Online labs provide your students with the possibility to conduct scientific experiments in an online environment. Remotely-operated labs (remote labs) offer an opportunity to experiment with real equipment from remote locations. Virtual labs simulate the scientific equipment. Data sets present data from already performed lab experiments. Please use the filters on the right to find appropriate online labs for your class. Labs can be combined with dedicated Apps to create Inquiry Learning Spaces (ILSs).
In this lab, pupils can simulate the impact of an object (e.g., an asteroid) on the Earth, Moon or Mars. They can vary parameters such as the diameter, density and velocity of the projectile and see the characteristics of the resulting crater.
You will see that there is a difference between reality and theory.
Students are asked to make predictions on how galaxies form and evolve in the Universe. They will use the ‘Galaxy Crash’ tool to simulate the evolution of 2 disc galaxies over time, and see if the results match their predictions.
The Faulkes Telescope Project provides access free-of-charge via the internet to robotic telescopes and a fully supported education programme to encourage teachers and students to engage in research-based science education.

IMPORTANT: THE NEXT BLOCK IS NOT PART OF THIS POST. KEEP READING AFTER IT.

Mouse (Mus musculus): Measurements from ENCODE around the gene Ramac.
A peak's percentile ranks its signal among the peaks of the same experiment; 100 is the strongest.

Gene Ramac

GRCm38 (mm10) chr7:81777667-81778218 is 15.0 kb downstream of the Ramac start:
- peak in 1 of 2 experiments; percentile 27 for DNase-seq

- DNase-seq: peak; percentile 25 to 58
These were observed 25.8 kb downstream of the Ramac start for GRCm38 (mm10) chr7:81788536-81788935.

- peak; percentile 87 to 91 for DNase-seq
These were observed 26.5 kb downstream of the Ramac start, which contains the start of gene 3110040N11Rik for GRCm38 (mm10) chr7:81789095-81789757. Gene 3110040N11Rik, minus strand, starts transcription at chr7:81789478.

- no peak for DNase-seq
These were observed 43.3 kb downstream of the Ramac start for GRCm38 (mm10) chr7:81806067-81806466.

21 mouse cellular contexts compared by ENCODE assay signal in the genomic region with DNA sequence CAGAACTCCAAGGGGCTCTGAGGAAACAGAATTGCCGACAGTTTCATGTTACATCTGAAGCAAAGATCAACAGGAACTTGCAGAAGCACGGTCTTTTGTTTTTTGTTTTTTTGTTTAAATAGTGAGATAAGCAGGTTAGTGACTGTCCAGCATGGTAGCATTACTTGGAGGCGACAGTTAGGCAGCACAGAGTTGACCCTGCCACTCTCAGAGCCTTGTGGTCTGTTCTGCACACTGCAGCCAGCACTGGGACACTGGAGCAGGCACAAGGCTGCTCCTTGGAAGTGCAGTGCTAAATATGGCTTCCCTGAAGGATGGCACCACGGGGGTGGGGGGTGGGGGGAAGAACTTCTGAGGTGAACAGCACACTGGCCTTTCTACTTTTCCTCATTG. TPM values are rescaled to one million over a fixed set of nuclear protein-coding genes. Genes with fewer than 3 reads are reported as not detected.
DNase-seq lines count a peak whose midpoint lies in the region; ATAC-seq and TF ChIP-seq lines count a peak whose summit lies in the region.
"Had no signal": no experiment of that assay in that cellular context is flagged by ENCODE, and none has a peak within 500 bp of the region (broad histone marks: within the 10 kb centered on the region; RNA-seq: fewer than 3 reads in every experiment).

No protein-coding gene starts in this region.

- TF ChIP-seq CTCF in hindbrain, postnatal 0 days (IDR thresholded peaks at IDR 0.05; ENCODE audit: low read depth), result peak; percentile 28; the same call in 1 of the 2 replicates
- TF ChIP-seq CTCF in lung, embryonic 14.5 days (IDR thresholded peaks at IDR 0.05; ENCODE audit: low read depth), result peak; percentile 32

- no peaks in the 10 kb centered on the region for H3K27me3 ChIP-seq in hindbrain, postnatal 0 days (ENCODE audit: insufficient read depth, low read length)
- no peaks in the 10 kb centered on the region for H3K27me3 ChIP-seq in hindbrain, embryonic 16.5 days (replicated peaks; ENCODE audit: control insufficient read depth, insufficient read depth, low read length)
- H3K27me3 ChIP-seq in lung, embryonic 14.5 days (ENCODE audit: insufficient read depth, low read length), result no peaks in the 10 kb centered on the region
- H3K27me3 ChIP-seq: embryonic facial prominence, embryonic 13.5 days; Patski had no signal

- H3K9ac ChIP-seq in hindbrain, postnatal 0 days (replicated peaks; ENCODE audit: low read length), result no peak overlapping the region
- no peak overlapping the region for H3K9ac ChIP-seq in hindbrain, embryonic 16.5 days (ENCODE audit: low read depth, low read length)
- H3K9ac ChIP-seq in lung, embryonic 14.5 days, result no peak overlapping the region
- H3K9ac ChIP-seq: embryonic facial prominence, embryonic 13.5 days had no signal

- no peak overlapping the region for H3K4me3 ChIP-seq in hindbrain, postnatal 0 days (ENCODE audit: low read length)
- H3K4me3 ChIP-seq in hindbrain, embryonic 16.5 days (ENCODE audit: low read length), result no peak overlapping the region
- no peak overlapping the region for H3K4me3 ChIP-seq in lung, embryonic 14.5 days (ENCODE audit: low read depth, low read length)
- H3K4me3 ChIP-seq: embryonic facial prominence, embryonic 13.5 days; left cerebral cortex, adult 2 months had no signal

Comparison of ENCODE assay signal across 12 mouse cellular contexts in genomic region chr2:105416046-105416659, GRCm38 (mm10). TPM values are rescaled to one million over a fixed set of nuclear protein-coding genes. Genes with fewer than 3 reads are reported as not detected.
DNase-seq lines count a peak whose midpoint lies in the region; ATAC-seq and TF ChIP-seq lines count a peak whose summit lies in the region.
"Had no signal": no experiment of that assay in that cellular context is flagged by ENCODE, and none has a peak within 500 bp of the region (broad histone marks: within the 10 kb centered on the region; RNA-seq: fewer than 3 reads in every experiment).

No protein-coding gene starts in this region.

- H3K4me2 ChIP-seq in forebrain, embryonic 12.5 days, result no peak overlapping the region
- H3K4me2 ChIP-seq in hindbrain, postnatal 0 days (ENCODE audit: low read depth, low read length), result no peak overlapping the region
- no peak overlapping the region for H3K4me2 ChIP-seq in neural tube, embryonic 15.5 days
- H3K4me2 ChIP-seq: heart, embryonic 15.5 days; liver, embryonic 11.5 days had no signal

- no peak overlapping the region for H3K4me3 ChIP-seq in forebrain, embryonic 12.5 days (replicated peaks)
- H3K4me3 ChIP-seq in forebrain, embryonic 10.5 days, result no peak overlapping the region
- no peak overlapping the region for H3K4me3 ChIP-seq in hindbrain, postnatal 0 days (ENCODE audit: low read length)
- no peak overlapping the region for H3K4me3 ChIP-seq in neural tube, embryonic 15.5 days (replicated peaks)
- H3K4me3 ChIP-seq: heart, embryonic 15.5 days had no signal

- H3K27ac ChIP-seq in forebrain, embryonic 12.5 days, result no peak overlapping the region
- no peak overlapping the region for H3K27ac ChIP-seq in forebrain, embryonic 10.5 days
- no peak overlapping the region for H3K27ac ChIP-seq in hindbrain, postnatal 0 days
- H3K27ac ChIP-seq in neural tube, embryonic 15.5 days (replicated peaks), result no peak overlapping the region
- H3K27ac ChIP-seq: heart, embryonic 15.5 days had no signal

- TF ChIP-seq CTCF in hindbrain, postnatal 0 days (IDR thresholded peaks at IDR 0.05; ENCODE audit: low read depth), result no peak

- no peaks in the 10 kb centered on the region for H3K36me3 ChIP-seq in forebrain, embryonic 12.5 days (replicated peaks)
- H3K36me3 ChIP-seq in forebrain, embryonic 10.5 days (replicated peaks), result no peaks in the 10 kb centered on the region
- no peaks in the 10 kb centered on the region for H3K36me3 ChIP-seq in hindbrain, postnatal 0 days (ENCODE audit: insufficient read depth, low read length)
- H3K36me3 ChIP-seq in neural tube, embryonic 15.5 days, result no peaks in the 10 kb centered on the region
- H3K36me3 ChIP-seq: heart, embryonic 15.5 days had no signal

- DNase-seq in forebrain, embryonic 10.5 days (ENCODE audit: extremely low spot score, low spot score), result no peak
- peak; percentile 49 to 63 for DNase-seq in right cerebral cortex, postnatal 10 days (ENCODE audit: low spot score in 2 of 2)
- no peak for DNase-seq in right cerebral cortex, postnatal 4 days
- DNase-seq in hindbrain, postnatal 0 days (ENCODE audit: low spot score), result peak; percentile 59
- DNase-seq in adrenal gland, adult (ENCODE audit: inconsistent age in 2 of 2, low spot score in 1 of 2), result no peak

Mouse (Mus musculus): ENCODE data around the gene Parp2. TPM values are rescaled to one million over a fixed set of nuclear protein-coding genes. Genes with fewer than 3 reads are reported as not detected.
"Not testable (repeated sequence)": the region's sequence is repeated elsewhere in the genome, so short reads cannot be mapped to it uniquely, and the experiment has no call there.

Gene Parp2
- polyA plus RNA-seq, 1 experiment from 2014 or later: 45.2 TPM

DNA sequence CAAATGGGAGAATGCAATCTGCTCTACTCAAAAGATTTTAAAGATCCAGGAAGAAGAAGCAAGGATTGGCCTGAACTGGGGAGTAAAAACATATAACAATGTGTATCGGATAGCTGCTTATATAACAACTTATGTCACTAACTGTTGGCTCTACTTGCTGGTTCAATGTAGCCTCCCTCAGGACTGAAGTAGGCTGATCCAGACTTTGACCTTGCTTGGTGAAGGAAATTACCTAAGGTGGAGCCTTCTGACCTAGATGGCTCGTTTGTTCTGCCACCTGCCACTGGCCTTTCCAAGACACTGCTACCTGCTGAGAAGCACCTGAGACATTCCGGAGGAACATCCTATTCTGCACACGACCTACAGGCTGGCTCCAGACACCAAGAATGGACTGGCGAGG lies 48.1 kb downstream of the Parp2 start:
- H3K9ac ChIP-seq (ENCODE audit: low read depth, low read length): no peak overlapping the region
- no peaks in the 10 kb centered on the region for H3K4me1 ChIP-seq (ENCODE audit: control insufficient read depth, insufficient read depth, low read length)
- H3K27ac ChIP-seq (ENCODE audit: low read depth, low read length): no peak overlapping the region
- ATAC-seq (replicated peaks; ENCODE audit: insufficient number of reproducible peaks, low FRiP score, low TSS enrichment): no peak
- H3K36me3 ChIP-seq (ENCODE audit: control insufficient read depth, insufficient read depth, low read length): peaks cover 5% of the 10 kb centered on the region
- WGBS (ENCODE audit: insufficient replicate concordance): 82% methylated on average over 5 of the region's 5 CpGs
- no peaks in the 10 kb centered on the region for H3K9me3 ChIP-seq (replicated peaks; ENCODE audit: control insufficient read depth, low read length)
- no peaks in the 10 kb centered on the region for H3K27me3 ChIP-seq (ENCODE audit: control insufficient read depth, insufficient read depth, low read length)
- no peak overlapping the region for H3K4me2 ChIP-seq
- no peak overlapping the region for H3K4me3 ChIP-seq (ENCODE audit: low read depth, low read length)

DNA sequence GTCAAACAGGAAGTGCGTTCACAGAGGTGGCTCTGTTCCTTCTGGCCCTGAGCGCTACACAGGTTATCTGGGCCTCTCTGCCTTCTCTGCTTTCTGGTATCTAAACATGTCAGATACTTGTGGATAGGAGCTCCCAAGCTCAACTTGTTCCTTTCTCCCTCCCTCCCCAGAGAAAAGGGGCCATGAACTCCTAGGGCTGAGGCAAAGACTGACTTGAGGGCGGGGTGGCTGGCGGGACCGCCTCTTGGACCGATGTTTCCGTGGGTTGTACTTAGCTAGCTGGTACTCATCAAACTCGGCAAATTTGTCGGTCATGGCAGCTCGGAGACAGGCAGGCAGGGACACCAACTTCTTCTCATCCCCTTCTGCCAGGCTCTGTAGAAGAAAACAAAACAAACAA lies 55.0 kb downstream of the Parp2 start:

Star in a Box is an interactive webapp which animates stars with different starting masses as they change during their lives. Some stars live fast-paced, dramatic lives, others change very little for billions of years.
From the theory is known that the energy which is radiated outward radically in three-dimensional space from a source is inversely proportional with the square of the distance from the source. This process is known as the Inverse square law.
The NAAP Basic Coordinates and Seasons Lab is used to explore the motion of the Earth around the Sun and how it relates to seasons.
The NAAP Rotating Sky Lab introduces the horizon coordinate system and the “apparent” rotation of the sky. The relationship between the horizon and celestial equatorial coordinate systems is explicitly explored.
This lab aims at helping students visualise Kepler's Second Law using true examples. Starting from acquired data from NASA on moving bodies in space: a satellite, a comet, and a moon; the lab plots their respective trajectories in 2D (x-y representation).
The NAAP Habitable Zones Lab introduces the basic conditions thought necessary for life to exist, and explores where in the universe those conditions are most likely to be met.